abbreviations, acronyms and brevity codes - In general, avoid abbreviations, acronyms and brevity codes unless readers can easily recognize and understand them. Spell out on first reference,* but do not follow with brevity code in parentheses or set off by dashes. Abbreviations and acronyms are acceptable in subsequent references
An abbreviation is a shortened form of a word or phrase to represent the complete form: USMC (the United States Marine Corps). Abbreviations differ from acronyms because users pronounce each individual letter.
An acronym is a word formed from the first letters of a series of words: scuba (self-contained underwater breathing apparatus). An abbreviation is not an acronym.
A brevity code is a code that has as its sole purpose the shortening of messages for use in military and other communications: Divert (Proceed to alternate mission/base).
*The commonly known abbreviations and acronym that follow are acceptable upon first reference without introduction (although there may be occasions when fully writing out the terms would be preferable):
- AAEFS for Army and Air Force Exchange Service
- CGX for Coast Guard Exchange
- CONUS for continental United States
- DEERS for Defense Enrollment Eligibility Reporting System
- DIMS for Defense Installation Messaging System (This acronym would appear only in documents and communications with installation DIMS managers.)
- EFMP for Exceptional Family Member Program
- JAG for judge advocate general
- LES for Leave and Earnings Statement
- MCX for Marine Corps Exchange
- military ID instead of “military identification card”
- MWR for Morale, Welfare and Recreation
- NEX for Navy Exchange
- OCONUS for outside the continental United States
- PCS for permanent change of station
- PT or PRT for physical training or physical readiness training
- PTSD for post-traumatic stress disorder
- PX for Post Exchange
- Space-A for space-available flights or travel program
aboard vs. on board – The two terms mean nearly the same thing and in some uses are interchangeable. Aboard is the preferred usage. Use on board as two words, but hyphenate as an adjective. Aboard means on board, on, in or into a ship. For example: The crew is aboard the ship. An on-board medical team uses the on-board computer.
active component – Lowercase.
active duty, active-duty – Use lowercase in all references. As a noun, use two words: Military personnel serve on active duty. As an adjective, hyphenate: All active-duty personnel must participate.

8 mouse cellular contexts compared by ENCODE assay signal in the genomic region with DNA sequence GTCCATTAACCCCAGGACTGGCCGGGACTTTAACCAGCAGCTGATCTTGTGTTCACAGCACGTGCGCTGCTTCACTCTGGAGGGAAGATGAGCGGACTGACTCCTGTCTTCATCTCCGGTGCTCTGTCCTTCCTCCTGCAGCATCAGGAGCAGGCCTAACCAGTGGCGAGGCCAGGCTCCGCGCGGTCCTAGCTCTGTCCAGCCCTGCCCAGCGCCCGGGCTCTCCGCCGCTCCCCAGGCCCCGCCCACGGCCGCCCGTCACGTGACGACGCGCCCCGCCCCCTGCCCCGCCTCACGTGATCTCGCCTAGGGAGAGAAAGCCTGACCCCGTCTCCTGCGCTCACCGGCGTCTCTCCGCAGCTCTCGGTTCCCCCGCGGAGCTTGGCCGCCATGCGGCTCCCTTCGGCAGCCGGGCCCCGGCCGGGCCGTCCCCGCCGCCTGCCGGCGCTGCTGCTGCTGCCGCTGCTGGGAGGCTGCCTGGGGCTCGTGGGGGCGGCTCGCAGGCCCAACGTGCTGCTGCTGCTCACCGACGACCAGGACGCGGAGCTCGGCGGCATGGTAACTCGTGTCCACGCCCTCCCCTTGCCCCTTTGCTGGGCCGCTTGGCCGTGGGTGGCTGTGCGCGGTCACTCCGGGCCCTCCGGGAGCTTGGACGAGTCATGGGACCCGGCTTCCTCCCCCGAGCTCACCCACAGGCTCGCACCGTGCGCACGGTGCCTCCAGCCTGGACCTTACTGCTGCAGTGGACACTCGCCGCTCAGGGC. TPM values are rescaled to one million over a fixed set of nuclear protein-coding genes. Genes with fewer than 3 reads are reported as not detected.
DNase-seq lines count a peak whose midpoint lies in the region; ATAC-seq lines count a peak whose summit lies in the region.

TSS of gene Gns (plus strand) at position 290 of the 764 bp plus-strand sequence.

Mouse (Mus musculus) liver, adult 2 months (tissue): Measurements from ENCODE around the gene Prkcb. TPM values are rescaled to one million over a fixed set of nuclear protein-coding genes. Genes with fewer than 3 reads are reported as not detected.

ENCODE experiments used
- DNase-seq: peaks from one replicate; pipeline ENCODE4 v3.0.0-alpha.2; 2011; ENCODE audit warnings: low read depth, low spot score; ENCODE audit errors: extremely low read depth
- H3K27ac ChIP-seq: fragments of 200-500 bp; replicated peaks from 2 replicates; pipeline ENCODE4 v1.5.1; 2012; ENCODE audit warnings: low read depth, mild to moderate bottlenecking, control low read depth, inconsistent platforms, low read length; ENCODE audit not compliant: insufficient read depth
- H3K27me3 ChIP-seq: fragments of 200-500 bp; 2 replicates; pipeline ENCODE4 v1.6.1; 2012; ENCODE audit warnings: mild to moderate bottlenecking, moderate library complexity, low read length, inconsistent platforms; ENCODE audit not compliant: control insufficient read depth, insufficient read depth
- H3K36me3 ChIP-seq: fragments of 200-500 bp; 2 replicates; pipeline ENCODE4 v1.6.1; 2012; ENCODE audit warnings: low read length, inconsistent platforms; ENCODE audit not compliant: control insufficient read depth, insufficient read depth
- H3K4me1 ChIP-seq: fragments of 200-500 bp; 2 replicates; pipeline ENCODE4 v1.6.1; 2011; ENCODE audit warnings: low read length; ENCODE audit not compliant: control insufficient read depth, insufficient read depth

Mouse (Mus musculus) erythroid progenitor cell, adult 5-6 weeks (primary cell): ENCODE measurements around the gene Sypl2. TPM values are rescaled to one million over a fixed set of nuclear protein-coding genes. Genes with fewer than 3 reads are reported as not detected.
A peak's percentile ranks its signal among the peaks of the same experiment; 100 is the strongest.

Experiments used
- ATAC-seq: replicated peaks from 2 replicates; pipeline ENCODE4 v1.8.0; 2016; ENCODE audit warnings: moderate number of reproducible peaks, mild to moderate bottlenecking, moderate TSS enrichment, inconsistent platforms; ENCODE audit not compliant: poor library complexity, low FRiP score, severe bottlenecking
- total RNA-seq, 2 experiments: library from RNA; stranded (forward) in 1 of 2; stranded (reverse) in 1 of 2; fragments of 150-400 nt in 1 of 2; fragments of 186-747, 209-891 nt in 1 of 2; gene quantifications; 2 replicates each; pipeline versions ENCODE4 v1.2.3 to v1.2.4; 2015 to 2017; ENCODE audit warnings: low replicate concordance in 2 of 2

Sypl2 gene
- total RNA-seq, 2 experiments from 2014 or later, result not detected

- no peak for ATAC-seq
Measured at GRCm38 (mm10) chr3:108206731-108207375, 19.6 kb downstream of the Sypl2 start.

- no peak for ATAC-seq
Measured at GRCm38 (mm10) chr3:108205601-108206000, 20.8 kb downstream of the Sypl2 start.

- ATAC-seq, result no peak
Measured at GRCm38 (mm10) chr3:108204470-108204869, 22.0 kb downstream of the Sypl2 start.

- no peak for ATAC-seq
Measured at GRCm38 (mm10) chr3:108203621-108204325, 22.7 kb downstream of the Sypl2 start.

Air Wing – Use as two words.
aircraft – Acceptable characterization of military aviation platforms. Do not refer to military aircraft as airplanes or planes.
aircraft designations – Always use a letter(s) followed by a hyphen and number: SH-60B. Note: For print publications, italicize aircraft name (for example, Tomcat, Hornet, etc.) For News Service story submissions, use regular text (for example, Tomcat, Hornet, etc.).
air base – Use two words and do not abbreviate. Spell out the name of the base on first reference: Lackland Air Force Base. In subsequent references: the Air Force base, the air base or the base.
aircraft squadrons – Spell out full name of squadron on first reference. In subsequent references, use abbreviation and hyphenate.
aircrew, aircrew member – One word in each instance per Webster’s.
airman, airmen – An individual who serves in the U.S. Air Force is an airman. The plural form is airmen. Lowercase in all uses.
all hands, all-hands – Two words as noun: He called all hands to the meeting. Hyphenate as adjective/compound modifier: They attended the all-hands call.
allowances/pays – Capitalize the various types of allowances and pays when referencing them in tables, running text or social media posts. For example: Basic Allowance for Housing or Temporary Lodging Expense.
anchors aweigh – Not anchors away.
anti-aircraft, anti-submarine – Hyphenate.
App – The use of the word “app” (vs. “application”) is appropriate on first use (and preferred).
armed forces – Capitalize only as a proper name (Armed Forces Day), part of a title or following U.S., as in U.S. Armed Forces. Lowercase as a noun (the armed forces) or adjective (an armed forces member).